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Illinois Supreme Court


The Illinois Supreme Court Clerk's Office will join the eFileIL community on Thursday, June 15. Filers for the state's highest court will need to access the eFileIL filing platform at efile.illinoiscourts.gov and become a registered user through one of the authorized service providers. Supreme Court filers will no longer be able to use the i2File platform as of 11:59 p.m. on Wednesday, June 14.

On January 22, 2016, the Illinois Supreme Court entered Order M.R. 18368 announcing mandatory e-filing for civil cases in the Illinois Supreme, Appellate and Circuit Courts. Consistent with the amendment to this order, entered on May 30, 2017, permissive e-filing may continue in people cases on the Supreme Court's general docket and all cases on the Court's miscellaneous record ("MR") docket. The Supreme Court Order requires e-filing through a single, centralized electronic filing manager (EFM), which will be integrated with each court's case management system. The supreme and appellate courts have a July 1, 2017, deadline to join eFileIL. The Second Appellate District became the first reviewing court to join on May 18.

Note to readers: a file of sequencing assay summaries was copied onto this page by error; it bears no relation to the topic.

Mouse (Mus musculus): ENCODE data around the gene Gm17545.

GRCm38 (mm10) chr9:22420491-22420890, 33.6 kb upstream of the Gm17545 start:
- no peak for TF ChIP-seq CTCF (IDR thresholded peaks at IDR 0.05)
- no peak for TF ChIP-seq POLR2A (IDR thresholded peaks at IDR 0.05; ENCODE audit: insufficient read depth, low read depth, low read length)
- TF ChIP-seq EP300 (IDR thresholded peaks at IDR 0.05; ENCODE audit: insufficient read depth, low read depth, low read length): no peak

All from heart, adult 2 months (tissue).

The Supreme Court Clerk's Office has been e-filing since 2012 on a pilot basis that was expanded to all cases in 2013. In 2016, approximately 48 percent of pleadings filed on the Court's general docket were e-filed and approximately 75 percent of the pleadings on the MR dockets were e-filed.

Justice Rita B. Garman and the Illinois Supreme Court have announced that Justice Thomas M. Harris has been assigned as an appellate court judge in the Fourth District. The assignment, which will fill the vacancy created following Just M. Carol Pope's retirement, takes effect on August 1, 2017, and will conclude on December 3, 2018, when the vacancy will be filled by the winner of the November 2018 general election.

Justice Harris was first appointed as a judge in 2007 and was elected as resident circuit judge of Logan County in 2008. He has served for the Fourth District Appellate Court since January 3, 2013. Prior to his appointment to the bench, Harris had served as a civil trial lawyer since 1988.